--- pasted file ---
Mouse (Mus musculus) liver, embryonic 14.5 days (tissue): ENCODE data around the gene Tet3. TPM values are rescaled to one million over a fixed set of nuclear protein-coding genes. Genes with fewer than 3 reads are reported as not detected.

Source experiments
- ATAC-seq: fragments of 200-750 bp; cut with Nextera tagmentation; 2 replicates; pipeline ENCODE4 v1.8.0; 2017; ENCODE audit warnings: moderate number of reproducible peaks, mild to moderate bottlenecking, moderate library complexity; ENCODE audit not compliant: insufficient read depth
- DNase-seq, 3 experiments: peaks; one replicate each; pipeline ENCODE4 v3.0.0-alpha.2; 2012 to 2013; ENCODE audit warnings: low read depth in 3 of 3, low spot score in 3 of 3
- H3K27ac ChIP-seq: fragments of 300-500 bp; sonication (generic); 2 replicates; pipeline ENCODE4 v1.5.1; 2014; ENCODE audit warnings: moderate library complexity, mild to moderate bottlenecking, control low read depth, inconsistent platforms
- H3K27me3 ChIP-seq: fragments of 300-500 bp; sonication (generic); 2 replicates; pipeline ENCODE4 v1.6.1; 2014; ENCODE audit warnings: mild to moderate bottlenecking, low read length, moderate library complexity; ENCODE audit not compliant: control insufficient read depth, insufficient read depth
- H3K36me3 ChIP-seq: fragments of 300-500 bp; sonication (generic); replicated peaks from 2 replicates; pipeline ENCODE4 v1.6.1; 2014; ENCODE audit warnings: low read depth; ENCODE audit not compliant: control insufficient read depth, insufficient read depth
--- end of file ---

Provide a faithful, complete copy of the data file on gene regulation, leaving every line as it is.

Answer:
Mouse (Mus musculus) liver, embryonic 14.5 days (tissue): ENCODE data around the gene Tet3. TPM values are rescaled to one million over a fixed set of nuclear protein-coding genes. Genes with fewer than 3 reads are reported as not detected.

Source experiments
- ATAC-seq: fragments of 200-750 bp; cut with Nextera tagmentation; 2 replicates; pipeline ENCODE4 v1.8.0; 2017; ENCODE audit warnings: moderate number of reproducible peaks, mild to moderate bottlenecking, moderate library complexity; ENCODE audit not compliant: insufficient read depth
- DNase-seq, 3 experiments: peaks; one replicate each; pipeline ENCODE4 v3.0.0-alpha.2; 2012 to 2013; ENCODE audit warnings: low read depth in 3 of 3, low spot score in 3 of 3
- H3K27ac ChIP-seq: fragments of 300-500 bp; sonication (generic); 2 replicates; pipeline ENCODE4 v1.5.1; 2014; ENCODE audit warnings: moderate library complexity, mild to moderate bottlenecking, control low read depth, inconsistent platforms
- H3K27me3 ChIP-seq: fragments of 300-500 bp; sonication (generic); 2 replicates; pipeline ENCODE4 v1.6.1; 2014; ENCODE audit warnings: mild to moderate bottlenecking, low read length, moderate library complexity; ENCODE audit not compliant: control insufficient read depth, insufficient read depth
- H3K36me3 ChIP-seq: fragments of 300-500 bp; sonication (generic); replicated peaks from 2 replicates; pipeline ENCODE4 v1.6.1; 2014; ENCODE audit warnings: low read depth; ENCODE audit not compliant: control insufficient read depth, insufficient read depth